There are many definitions of impact. The Research Councils UK defines research impact as “the demonstrable contribution that excellent research makes to society and the economy.” Research impact embraces all the diverse ways that research-related skills benefit individuals, organizations, and nations. According to the Metric Tide Report, “research has a societal impact when auditable or recorded influence is achieved upon non-academic organization(s) or actor(s) in a sector outside the university sector itself—for instance, by being used by one or more business corporations, government bodies, civil society organizations, media or specialist/professional media organizations or in public debate."
In general, impact describes the reach and influence of a scholar’s work. Impact is often measured by quantitative measures (i.e., metrics) designed to help evaluate research outputs. As the number of citations increases, the impact of the research is demonstrated to have significance. At some point in your career as a researcher, you are expected to publish the outcomes of your research and demonstrate its impact. The assessment of impact attempts to examine:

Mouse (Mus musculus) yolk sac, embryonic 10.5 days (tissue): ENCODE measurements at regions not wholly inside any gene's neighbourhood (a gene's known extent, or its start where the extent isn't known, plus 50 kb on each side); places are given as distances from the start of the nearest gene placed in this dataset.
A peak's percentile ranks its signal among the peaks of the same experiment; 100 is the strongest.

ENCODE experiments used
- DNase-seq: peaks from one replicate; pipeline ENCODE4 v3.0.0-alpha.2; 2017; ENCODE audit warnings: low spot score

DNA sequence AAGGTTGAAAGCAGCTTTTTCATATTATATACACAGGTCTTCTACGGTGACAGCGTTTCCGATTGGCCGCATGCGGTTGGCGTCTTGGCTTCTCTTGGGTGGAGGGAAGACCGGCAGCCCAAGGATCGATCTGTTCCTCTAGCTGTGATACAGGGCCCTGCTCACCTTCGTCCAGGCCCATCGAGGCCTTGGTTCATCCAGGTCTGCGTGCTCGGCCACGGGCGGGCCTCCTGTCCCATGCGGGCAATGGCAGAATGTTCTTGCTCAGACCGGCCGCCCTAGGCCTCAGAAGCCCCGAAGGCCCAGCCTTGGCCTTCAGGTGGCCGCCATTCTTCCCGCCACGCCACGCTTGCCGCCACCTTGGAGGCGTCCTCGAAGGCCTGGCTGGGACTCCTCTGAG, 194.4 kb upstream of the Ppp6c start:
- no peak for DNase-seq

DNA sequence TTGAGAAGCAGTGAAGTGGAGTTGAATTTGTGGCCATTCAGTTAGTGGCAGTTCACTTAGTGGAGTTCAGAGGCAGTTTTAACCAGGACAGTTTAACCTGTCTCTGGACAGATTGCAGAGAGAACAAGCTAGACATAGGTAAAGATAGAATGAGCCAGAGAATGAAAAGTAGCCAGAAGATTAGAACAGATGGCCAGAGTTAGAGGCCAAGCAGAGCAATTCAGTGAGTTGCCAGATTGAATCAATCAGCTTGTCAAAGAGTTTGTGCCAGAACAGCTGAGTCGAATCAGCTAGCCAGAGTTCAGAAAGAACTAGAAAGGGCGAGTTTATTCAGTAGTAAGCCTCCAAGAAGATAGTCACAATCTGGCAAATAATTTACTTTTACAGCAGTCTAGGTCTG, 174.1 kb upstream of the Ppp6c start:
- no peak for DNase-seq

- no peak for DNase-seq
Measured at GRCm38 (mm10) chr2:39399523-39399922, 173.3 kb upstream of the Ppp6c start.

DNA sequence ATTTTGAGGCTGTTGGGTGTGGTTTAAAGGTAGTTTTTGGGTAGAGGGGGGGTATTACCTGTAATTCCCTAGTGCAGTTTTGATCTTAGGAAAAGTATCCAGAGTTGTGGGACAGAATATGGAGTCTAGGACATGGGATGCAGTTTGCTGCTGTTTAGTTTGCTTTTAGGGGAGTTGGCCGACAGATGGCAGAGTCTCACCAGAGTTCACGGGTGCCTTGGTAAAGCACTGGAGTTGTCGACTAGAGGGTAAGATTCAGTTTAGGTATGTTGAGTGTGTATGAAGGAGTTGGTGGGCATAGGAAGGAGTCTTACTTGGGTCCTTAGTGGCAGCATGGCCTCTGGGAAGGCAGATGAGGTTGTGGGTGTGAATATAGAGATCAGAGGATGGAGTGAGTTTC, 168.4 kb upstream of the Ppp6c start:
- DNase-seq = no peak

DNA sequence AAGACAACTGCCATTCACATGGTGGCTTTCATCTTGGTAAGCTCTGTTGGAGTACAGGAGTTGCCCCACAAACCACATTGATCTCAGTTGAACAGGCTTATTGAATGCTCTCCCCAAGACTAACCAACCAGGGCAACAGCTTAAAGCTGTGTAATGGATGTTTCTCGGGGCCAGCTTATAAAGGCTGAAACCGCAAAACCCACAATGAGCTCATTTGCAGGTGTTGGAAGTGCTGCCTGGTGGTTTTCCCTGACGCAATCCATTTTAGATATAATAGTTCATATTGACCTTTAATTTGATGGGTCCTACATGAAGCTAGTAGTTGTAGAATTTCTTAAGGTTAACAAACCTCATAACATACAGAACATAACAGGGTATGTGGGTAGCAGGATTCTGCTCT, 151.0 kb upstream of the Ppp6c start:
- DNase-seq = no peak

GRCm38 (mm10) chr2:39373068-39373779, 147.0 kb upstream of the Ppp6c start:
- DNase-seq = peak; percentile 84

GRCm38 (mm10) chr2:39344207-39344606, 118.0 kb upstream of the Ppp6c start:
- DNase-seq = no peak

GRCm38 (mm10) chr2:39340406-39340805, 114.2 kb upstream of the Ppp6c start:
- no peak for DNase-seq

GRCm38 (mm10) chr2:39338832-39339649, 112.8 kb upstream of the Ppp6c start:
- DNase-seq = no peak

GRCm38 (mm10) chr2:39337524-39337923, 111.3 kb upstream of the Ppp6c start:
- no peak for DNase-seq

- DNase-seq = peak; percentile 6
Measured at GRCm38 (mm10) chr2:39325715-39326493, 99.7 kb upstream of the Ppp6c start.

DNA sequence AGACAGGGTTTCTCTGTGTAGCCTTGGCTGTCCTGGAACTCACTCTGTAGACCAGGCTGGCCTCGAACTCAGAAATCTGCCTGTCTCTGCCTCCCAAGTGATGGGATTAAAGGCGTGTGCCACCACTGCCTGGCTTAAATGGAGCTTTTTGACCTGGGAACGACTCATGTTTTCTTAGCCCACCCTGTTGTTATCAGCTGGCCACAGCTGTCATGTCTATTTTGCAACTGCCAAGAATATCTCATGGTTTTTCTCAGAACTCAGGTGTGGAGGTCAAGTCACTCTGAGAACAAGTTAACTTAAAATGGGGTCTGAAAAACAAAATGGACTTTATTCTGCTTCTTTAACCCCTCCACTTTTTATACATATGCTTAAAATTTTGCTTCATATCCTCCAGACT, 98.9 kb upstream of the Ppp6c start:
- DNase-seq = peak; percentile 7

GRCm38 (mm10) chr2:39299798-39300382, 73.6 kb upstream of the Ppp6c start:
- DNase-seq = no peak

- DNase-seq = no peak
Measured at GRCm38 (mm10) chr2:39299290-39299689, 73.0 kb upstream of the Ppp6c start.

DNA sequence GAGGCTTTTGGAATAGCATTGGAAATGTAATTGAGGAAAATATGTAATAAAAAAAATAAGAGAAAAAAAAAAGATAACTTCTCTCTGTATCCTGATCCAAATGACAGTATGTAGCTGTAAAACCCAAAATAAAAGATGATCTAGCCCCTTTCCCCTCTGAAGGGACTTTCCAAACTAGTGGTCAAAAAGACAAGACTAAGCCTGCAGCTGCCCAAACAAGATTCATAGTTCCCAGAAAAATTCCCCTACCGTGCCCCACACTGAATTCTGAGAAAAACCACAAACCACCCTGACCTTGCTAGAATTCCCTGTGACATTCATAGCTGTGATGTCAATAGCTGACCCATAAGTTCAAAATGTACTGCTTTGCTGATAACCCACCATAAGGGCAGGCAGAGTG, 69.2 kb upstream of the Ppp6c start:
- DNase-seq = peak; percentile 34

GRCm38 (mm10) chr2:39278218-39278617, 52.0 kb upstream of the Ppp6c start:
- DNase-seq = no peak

Research impact is an important aspect of the research lifecycle that is complicated the ever-changing research metrics landscape. There is a growing number of methods used to measure research impact and being able to find the appropriate metrics is important in demonstrating the value of your work.
By measuring how your research impacts a field or discipline and how it impacts the world around you can:
This guide introduces some common measures, such as author, journal, article, and alternative metrics. Additionally, this guide touches on the benefits of having a research identity and how to set up your identifiers. Librarians can also help determine research impact. For more information, contact your Research Communications Librarian.